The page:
Religious conflict will be less a matter of struggles between belief and unbelief than of clashes between believers who make room for doubt and those who do not. — Mark C. Taylor1
When I ask students why they signed up for my World Religions elective class, they offer a variety of reasons. Some want to learn more about their own faith traditions; others want to learn more about other faith traditions (Islam is often cited here because students realize that what they are “learning” about Islam through the media is badly skewed); still others consider themselves agnostics or atheists but enjoy thinking about the large questions a good religions class will raise. And many students realize that learning more about the world’s religions is becoming indispensable to understanding the dynamics and conflicts of the 21st century world.
You can’t teach about religions over a long period of time without a significant evolution in what you think, what you believe, and what you teach. It can be a tricky business. Teachers of World Religions courses must never be seen as undermining students’ belief in the faith traditions in which they were raised. At the same time, exposing students to the highest, best aspects of these various faith traditions can lead them to question some of the beliefs and practices they see in organized religions today, including their own. What follows is some of what I’ve learned in 20 years of trying to teach this course with integrity toward both the subject matter and my students.2
The first thing to be said about teaching World Religions is: Don’t spend much time on religious history. Though this course may be situated in a History or Social Studies Department curriculum, don’t focus on what organized religions have actually done in history. To do so would mean a lot of talk about divinely ordained violence, manipulative superstitions, lethal misogyny, and centuries of scandals from caliphal assassinations to pedophilic priests. This will only dismay the conscience of sensitive students or even turn them off religion altogether. And don’t spend much time teaching the institutional character or structure of world religions for much the same reason. From the over-the-top materialism of religious sites and prominent evangelists to cozy relationships religious hierarchies have had with repressive regimes around the world to institutional self-interests that divert believers from their own spiritual journeys, sensitive students can become alienated from organized religions when they perceive too great a gap between word and deed, between authenticity and hypocrisy.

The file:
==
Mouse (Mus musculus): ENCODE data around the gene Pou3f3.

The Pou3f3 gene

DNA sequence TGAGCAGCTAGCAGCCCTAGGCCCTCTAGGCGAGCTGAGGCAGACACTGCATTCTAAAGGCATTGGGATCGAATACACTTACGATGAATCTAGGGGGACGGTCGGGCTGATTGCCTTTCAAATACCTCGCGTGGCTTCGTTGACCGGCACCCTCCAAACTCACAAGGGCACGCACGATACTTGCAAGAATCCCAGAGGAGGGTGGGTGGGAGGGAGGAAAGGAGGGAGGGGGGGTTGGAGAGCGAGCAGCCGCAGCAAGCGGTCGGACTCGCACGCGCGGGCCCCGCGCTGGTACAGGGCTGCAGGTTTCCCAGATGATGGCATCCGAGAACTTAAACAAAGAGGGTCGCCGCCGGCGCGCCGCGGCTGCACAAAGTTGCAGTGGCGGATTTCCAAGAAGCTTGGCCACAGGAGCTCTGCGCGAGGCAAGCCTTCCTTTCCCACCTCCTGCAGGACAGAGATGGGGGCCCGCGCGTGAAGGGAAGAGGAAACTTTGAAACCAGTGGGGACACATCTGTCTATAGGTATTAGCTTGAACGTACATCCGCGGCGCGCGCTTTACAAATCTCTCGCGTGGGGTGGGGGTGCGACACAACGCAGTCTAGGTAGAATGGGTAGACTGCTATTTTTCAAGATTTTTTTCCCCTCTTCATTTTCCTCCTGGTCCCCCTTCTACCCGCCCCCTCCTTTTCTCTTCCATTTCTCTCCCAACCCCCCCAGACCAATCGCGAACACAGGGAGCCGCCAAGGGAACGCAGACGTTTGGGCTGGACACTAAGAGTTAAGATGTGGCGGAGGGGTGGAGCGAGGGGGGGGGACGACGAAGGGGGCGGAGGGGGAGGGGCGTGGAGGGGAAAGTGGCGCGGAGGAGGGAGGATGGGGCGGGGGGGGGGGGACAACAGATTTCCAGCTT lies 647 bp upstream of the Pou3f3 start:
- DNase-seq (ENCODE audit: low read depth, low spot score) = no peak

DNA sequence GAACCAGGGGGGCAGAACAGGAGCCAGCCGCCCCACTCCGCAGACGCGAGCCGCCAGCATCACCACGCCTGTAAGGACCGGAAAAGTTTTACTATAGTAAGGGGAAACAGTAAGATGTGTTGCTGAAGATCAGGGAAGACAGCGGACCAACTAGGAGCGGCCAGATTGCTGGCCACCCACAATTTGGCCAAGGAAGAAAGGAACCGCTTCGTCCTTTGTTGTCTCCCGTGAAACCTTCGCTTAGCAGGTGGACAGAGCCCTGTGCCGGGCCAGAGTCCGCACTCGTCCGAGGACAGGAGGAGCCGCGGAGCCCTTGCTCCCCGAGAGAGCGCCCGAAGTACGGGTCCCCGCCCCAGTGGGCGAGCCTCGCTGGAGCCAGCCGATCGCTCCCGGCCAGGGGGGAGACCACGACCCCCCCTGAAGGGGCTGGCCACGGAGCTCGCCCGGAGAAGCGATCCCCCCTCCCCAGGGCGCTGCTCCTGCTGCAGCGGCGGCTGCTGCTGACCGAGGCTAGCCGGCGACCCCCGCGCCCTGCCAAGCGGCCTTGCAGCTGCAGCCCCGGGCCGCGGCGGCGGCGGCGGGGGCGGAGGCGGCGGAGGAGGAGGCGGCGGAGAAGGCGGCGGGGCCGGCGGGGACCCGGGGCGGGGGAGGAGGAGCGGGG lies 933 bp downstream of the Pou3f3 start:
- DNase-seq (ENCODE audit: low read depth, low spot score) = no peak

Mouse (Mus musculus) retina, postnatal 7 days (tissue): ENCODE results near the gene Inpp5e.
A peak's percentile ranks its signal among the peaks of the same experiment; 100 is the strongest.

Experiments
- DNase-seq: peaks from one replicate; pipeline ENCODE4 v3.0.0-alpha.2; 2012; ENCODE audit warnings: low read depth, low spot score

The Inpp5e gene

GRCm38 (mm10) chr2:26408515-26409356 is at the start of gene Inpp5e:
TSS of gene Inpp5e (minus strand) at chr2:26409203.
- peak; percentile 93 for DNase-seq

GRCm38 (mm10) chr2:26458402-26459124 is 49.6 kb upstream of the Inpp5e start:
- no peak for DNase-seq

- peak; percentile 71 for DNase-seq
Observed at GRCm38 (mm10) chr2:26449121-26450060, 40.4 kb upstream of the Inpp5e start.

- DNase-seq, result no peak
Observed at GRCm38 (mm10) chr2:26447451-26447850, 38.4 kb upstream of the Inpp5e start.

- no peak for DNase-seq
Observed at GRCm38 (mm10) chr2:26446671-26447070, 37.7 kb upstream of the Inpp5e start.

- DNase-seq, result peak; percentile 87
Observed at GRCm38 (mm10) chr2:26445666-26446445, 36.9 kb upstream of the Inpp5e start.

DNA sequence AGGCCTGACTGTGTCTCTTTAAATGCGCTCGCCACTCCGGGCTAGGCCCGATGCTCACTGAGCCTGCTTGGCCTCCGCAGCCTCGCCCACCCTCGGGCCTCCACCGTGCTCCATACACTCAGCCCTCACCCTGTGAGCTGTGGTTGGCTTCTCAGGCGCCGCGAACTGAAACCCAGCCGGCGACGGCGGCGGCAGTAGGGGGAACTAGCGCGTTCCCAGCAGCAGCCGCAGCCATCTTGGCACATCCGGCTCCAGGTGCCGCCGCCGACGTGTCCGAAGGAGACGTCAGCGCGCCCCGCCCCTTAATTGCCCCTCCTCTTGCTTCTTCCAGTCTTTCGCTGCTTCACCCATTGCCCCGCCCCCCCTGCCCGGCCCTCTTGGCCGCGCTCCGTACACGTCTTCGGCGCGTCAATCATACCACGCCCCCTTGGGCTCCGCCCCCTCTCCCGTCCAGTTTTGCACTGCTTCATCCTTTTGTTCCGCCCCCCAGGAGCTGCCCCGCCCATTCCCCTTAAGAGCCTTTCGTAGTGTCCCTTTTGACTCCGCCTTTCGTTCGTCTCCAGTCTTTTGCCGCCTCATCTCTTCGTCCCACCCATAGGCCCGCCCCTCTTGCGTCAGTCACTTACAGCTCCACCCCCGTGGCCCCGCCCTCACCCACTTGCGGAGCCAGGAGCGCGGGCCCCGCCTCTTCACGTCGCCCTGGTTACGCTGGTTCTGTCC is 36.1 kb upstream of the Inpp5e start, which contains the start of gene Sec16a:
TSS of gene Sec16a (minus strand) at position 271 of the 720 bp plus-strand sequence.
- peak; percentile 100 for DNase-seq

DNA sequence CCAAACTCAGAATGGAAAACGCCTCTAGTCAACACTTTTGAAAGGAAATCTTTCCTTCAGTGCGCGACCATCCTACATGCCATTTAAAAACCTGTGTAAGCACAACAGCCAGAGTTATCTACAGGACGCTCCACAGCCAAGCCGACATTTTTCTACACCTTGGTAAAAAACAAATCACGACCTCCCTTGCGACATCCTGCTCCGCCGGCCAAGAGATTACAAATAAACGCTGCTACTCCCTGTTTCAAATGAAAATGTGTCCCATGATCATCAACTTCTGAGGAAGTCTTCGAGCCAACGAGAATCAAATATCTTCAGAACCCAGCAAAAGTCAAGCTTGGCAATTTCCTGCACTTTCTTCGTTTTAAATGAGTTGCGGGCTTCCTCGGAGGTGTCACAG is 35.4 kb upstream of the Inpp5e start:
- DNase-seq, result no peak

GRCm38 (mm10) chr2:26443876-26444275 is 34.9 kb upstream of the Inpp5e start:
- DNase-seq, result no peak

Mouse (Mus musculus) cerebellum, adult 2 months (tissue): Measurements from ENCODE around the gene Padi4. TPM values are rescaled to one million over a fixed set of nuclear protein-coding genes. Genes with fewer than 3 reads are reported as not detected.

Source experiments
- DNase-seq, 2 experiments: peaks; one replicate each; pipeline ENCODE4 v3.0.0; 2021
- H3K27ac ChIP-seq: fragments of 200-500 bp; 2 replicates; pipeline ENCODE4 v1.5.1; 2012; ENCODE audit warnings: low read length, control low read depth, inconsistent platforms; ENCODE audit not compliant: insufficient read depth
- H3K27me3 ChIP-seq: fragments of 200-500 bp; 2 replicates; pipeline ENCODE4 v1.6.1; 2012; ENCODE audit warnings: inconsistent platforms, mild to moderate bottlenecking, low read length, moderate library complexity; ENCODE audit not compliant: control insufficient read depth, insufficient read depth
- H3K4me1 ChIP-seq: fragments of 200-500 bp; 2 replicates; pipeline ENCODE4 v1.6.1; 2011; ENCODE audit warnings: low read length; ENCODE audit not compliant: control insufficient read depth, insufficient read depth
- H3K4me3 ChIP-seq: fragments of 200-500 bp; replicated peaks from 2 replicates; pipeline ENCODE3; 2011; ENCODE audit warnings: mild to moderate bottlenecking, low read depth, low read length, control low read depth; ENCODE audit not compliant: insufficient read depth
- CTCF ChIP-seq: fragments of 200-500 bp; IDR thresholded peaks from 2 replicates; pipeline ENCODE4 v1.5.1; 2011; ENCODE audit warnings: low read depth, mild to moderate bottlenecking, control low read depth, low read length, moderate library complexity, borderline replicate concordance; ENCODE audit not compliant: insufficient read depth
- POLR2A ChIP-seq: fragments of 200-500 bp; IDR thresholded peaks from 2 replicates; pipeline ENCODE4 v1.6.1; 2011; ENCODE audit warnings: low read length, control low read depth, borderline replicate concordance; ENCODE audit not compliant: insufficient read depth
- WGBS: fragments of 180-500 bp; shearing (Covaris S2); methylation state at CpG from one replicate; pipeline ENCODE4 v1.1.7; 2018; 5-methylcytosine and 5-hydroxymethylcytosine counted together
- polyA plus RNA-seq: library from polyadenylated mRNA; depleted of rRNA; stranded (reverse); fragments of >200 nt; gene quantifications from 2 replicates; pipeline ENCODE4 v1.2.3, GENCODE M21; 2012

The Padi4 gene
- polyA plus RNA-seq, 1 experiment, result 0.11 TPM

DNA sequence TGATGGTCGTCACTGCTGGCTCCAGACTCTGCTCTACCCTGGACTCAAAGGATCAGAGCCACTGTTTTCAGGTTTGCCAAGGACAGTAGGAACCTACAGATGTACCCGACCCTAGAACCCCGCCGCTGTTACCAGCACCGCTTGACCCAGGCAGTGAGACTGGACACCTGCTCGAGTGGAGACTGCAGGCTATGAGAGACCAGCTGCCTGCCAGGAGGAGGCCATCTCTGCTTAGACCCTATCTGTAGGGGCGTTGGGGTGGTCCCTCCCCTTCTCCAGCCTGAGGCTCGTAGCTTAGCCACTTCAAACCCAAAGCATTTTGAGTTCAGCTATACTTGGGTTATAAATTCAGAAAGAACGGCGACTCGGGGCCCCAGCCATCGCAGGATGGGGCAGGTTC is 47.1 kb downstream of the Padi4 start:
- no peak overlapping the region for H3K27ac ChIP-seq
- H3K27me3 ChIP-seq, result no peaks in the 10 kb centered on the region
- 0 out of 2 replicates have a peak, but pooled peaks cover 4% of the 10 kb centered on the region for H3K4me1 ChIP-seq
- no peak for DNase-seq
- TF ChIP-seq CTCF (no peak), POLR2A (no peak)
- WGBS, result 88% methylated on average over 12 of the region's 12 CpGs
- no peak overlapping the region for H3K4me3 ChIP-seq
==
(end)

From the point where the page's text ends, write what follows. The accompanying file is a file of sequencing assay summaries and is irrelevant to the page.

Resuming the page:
Finally, be sure to teach more than the various liturgies, rituals, and observances religious believers practice. Yes, it’s important for students to know why the Hindu family in their neighborhood constructed an altar in their home or what Catholicism teaches about the Eucharist. This is especially important when teaching Judaism and Islam, which do a particularly good job of transmitting their faith to the next generations through numerous family observances and celebrations throughout the year. But although all of these practices can contain interior elements if done maturely, they remain at some level external, visible dimensions of religious faith. Helping students better understand world religions means looking for something deeper.
The way I do that is to examine with students how each religion answers four basic questions: creation (Where do we come from?), theodicy (If God is good, why is there evil in the world?), ethics (How ought we to live?), and destiny (What happens after we die?). The “textbooks” I use to do this are the sacred scriptures as well as some noncanonical texts from the various faiths, presented both from an anthology of world scripture excerpts and separate handouts I select on my own.3
Needless to say, this curriculum doesn’t fit well with traditional assessments. I do give a vocabulary quiz near the start of each unit because we need a common lexicon for each religion we study, but with most of my regular homework assignments coming from scriptural texts, it’s best to relinquish familiar summarizing or question-answering in favor of something more meditative. In my case, I ask students to read the text, think about it for 20 minutes, and then write one or two thoughtful, discussable, open-ended non-“right-or-wrong” questions. It takes a while to get beyond factual “yes-or-no” queries, but soon enough they are writing interesting questions that often can be used in class the next day in place of what I was going to do. Because they submit these assignments into an online “drop box,” I can look them over before class and perhaps pick some for class discussion.